Listener Diane McLean of Allyn, Wash., is one who didn't hear as much about the march as she would have hoped:

I was taken aback to wake up Wednesday to a Morning Edition report about why NPR is not using the word "lie" to "characterize the statements of President Trump when they are at odds with evidence to the contrary," as a separate post on NPR's Two-Way blog put it.

In June 2016, David Gilkey, an NPR photojournalist, and Zabihullah Tamanna, NPR's Afghan interpreter and also a journalist, were killed while on assignment for NPR in Afghanistan. Their deaths in the field — when their armored Humvee, driven by a Afghan National Army soldier, was hit by heavy weapons fire — marked a sad first for NPR in its more than 45 years on the air.

In mid-December, NPR's website ran a story about the CIA's conclusion "that Russia interfered in the U.S. presidential election to help Donald Trump win." The story had this headline: "The Russian Hacking Kerfuffle: What We Do and Don't Know." The story was fine. But it was most definitely not about a simple "kerfuffle," which Merriam-Webster defines as a "disturbance, fuss." "Kerfuffle" was later replaced in the headline with the better word "controversy."

The message below was sent by NPR's Senior Vice President of News and Editorial Director Michael Oreskes to the NPR News staff on Jan. 17.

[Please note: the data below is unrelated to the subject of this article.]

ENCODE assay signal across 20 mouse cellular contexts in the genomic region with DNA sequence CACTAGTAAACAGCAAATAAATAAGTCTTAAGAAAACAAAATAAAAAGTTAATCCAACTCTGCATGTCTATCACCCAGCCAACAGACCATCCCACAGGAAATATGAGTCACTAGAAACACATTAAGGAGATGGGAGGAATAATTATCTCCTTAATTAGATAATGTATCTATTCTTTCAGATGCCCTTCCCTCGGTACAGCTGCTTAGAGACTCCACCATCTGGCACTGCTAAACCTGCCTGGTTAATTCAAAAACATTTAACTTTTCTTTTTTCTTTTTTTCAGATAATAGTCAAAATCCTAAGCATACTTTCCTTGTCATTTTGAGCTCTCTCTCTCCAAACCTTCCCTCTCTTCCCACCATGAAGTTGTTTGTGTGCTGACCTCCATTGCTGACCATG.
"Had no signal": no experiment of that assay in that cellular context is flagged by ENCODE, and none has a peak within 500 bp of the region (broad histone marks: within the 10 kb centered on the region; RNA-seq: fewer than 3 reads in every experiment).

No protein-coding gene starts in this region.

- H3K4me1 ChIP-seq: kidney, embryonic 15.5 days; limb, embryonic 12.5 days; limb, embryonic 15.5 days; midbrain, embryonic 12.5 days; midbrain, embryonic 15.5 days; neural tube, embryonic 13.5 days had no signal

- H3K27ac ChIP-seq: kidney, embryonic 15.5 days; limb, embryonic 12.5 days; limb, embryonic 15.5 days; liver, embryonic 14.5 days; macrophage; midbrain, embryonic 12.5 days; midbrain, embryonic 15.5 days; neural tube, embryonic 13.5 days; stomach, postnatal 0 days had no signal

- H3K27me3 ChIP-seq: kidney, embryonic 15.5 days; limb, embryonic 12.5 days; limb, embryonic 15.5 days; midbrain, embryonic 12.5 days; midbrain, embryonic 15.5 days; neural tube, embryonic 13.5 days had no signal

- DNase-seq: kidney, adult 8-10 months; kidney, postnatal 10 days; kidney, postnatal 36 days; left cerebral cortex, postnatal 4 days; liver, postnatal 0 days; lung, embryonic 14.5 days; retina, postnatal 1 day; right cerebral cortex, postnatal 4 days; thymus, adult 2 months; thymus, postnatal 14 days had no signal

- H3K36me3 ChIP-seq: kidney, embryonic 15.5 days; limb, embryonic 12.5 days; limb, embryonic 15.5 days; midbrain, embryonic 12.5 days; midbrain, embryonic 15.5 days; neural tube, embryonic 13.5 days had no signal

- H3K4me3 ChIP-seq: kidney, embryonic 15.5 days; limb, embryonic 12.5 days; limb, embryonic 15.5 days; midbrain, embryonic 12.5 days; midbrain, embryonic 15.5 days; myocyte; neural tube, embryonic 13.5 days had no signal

The right of working journalists to do their jobs should not be up for debate when a new administration takes office (or at any other time). But it disturbingly seems to be.

Dick Pryor and R.C. Davis-Undiano
Current Conversations

What is the future of radio? Current Conversations host Robert Con Davis-Undiano talks with KGOU's new General Manager Dick Pryor, whose career in radio and television in Oklahoma spans 40 years.

Join us for a fascinating discussion about radio–past and future.

Interview Highlights:

Once again, NPR finds itself in the uncomfortable position of reporting on unverified information, just as it did last year when WikiLeaks dumped troves of what it said were hacked emails taken from Democratic presidential candidate Hillary Clinton's campaign chairman, John Podesta, and from top officials of the Democratic National Committee.

NPR journalists provide great storytelling and rigorous reporting. And that gets noticed. In 2016 many NPR journalists and programs were recognized with awards for investigative reports, outstanding features and series, digital innovations and bodies of coverage. This year's honors include the George Foster Peabody Award presented by the Grady College of Journalism, the Alfred I. duPont­-Columbia University Award presented by the Columbia University's Graduate School of Journalism, the Edward R.

NPR's Senior Vice President of News appeared on CNN's Reliable Sources on Sunday January 1st, where he shared his New Year's resolutions for the media: